13. That the Committee be accountable to the County for the Application of all Monies
received from such Officers.
14. That all these Officers hold their Commissions during the Pleasure of their
respective Constituents.
15. That this Committee will sustain all Damages that may ever hereafter accrue to all
or any of these Officers thus appointed, and thus acting, on Account of their Obedience
and Conformity to these Resolves.
16. That whatever Person shall hereafter receive a Commission from the Crown, or
attempt to exercise any such Commission heretofore received, shall be deemed an Enemy
to his Country; and upon Information being made to the Captain of the Company where
he resides the said Captain shall cause him to be apprehended, and conveyed before the
two Select Men of the said Company, who, upon Proof of the Fact, shall commit him the
said Offender into safe Custody, until the next sitting of the Convention, who shall deal
with him as Prudence may direct.
17. That any Person refusing to yield Obedience to the above Resolves shall be deemed
equally criminal, and liable to the same Punishments as the Offenders above last
mentioned.
18. That these Resolves be in full Force and Virtue, until Instructions from the General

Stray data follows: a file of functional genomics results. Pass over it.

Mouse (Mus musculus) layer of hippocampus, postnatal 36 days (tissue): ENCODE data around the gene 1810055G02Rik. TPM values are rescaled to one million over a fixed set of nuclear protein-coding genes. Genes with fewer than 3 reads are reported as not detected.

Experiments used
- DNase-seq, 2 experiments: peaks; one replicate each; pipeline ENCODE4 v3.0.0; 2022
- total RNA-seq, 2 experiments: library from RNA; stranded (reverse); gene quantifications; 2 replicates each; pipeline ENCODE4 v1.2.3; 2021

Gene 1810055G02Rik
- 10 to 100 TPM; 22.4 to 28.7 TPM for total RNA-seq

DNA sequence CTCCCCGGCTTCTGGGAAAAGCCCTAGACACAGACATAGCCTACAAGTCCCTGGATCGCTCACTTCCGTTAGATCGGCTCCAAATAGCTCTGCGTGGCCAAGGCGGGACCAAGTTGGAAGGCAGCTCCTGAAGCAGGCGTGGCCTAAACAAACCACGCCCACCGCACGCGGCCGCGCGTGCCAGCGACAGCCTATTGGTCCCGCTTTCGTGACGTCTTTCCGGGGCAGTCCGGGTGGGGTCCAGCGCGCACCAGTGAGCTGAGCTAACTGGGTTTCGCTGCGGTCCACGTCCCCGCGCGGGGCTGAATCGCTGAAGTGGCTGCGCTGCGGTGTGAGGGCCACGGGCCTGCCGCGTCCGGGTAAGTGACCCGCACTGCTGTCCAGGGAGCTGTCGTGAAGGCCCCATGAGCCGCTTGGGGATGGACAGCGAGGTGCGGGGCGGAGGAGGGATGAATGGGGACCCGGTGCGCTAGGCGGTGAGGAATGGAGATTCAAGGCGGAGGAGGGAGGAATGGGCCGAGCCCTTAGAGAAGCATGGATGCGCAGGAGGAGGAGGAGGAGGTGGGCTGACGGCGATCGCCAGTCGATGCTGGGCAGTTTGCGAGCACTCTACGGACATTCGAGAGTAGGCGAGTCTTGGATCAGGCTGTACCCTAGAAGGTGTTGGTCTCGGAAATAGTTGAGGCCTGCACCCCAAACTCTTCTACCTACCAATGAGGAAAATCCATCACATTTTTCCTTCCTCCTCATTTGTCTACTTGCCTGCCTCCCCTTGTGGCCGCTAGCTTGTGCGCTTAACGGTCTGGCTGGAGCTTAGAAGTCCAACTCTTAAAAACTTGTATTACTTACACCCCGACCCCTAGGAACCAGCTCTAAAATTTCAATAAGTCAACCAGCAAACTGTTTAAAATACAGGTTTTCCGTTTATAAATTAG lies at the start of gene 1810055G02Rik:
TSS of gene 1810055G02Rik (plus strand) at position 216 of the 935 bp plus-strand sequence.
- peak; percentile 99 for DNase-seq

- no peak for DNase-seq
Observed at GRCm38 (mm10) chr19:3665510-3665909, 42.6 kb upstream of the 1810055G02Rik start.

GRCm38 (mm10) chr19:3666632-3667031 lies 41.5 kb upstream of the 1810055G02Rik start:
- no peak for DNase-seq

Congress of this Province, regulating the Jurisprudence of this Province, shall provide
otherwise, or the Legislative Body of Great-Britain resign its unjust and arbitrary
Pretentions with Respect to America.
19. That the several Militia Companies in this county do provide themselves with
proper arms and accoutrements, and hold themselves in constant Readiness to execute the
commands and Directions of the Provincial Congress, and of this committee.
20. That this committee do appoint Colonel Thomas Polk, and Doctor Joseph Kennedy,
to purchase 300 lb. of Powder, 600 lb. of Lead, and 1000 Flints; and deposit the same in
some safe place, hereafter to be appointed by the committee.
Eph. Brevard, Clerk of the Committee.
Singed by Order of the Committee.

This document was printed in the North Carolina Gazette on June 16, 1775,
and the Cape-Fear Mercury on June 23, 1775. There was a slight variation in wording in
the two newspapers.
 So on this day as we honor the Nation's Founders and the Declaration of Independence of 1776, let us also honor these men from a provincial North Carolina backwater who recognized that our future lay in independence from Great Britain.

2 comments:

  1. While it wasn't a Declaration of Independence exactly, don't forget the Articles Of The Watauga Association (1772).